Heroin use in Puerto Rico disproportionately affects people of lower incomes, especially in rural areas, and can lead to heightened rates of HIV among users, according to research by University of Nebraska-Lincoln’s Roberto Abadie.
Abadie, a research assistant professor in sociology at UNL, spoke to anthropology students on Monday, Oct. 7, in the Nebraska Union’s Chimney Rock room about his study on people who are addicted to heroin in the Puerto Rican countryside.
Abadie said the main anthropological angle examines the social aspect of doing heroin. According to Abadie, most users of heroin, especially those in Puerto Rico, use it in a group. This leads to a higher chance of them sharing needles and cookers, where the heroin is prepared, leading to more cases of HIV.
Most people in the study are using heroin not to get high but to avoid the immense pain of heroin withdrawal, Abadie said. People who are just trying to scrape by with little or no guaranteed income, or even a job, are essentially forced to spend up to $200 a day just to stave off the painful experience, he said.
According to Abadie, HIV can be transmitted not only sexually but also through the process of making and injecting heroin. He said HIV can be transmitted through the blood that is in or on the syringe and the water in what is referred to as the cooker. HIV can also be found in the cotton balls where they filter out the imperfections in the drug.
Abadie described what he calls a “shooting gallery.” According to Abadie, a shooting gallery is where people set up to inject heroin into whichever body part they can. He showed a picture of the skeleton of a sofa, retrofitted with a board through the middle that the users would use as a table to keep the equipment they use close by. In the photo, the floor is littered with small bags and green strips that were used to carry cocaine and heroin to the shooting gallery.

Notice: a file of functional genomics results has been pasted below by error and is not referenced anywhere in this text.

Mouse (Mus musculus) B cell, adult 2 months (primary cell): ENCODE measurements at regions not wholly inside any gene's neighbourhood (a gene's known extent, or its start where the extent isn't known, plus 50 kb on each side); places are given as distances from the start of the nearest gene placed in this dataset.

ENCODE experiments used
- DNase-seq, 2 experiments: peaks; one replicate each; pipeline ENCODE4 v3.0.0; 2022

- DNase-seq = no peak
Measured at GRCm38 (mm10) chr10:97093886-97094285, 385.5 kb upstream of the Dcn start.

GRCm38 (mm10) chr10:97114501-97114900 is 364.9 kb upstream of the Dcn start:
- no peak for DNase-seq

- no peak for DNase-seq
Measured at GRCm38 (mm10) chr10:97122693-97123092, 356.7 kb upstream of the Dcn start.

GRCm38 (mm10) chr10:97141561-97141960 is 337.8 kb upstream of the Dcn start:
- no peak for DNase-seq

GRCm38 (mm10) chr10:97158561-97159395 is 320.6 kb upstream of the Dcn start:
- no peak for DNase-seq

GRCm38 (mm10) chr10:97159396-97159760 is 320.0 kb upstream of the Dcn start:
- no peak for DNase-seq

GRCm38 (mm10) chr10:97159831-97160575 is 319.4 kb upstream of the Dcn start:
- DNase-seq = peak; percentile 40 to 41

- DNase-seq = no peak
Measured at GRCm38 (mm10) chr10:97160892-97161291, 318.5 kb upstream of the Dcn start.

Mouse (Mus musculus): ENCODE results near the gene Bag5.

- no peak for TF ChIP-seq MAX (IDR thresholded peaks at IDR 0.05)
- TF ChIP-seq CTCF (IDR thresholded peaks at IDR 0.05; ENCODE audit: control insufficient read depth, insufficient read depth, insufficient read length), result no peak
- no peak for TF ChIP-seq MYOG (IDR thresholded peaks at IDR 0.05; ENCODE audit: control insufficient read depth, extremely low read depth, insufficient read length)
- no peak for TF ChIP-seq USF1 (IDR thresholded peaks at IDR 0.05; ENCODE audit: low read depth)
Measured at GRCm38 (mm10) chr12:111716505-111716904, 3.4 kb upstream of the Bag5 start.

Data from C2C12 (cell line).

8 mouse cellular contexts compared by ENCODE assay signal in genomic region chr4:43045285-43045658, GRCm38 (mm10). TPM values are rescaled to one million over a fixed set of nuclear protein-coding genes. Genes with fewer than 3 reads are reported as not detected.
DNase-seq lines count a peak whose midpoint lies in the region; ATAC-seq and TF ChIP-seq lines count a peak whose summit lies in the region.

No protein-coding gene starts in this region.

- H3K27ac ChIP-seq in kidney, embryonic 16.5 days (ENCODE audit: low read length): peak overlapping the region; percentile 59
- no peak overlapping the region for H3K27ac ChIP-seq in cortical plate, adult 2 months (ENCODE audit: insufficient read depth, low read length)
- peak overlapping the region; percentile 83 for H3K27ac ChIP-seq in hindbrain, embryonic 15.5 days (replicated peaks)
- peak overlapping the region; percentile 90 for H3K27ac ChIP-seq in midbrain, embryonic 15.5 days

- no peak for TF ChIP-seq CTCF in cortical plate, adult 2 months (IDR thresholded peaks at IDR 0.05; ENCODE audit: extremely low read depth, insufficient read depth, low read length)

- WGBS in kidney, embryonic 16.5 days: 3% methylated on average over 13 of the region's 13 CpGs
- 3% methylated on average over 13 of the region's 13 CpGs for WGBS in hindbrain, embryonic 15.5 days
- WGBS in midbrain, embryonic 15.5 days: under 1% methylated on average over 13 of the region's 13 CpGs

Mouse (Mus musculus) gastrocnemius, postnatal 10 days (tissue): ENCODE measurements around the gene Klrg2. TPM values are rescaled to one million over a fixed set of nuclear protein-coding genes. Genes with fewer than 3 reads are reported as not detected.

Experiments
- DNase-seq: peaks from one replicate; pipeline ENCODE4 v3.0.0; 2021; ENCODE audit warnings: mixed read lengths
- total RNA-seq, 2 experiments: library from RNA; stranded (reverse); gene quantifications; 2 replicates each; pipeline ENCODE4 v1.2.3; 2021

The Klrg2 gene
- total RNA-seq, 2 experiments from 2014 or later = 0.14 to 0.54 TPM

Abadie said he remembers an encounter with a man going through severe heroin withdrawal standing outside of his office in Cidra, Puerto Rico.
“[He was] feeling the pain in his bones, sweating and shivering,” Abadie said. “Eating anything solid would make him throw up … In his own words, he was sick. The only cure was another heroin shot.”
According to Abadie, the spread of HIV among users of heroin caused governments to begin heroin prevention programs and policies that would curb the spread of HIV among users of heroin.
Abadie said this study examined those living below the poverty line because they are more accessible. He said it would be harder to get Wall Street bankers to talk about drug use because they mostly use cocaine and heroin in drug-fueled parties.
The study was done over four years and studied people with HIV and hepatitis C, a liver infection that is transmitted through contaminated blood. Abadie found about 30% of the people using heroin also had either HIV or hepatitis C.
Abadie said reducing the social stigma of drug use can help users get the help they need and help prevent the spread of HIV. Many drug users are imprisoned before they can get treatment for any conditions they have, he said.
“This population [of drug users] is invisible and has been for a long time,” Abadie said. “It becomes very hard for politicians to argue for a minority population that is also really stigmatized and despised.”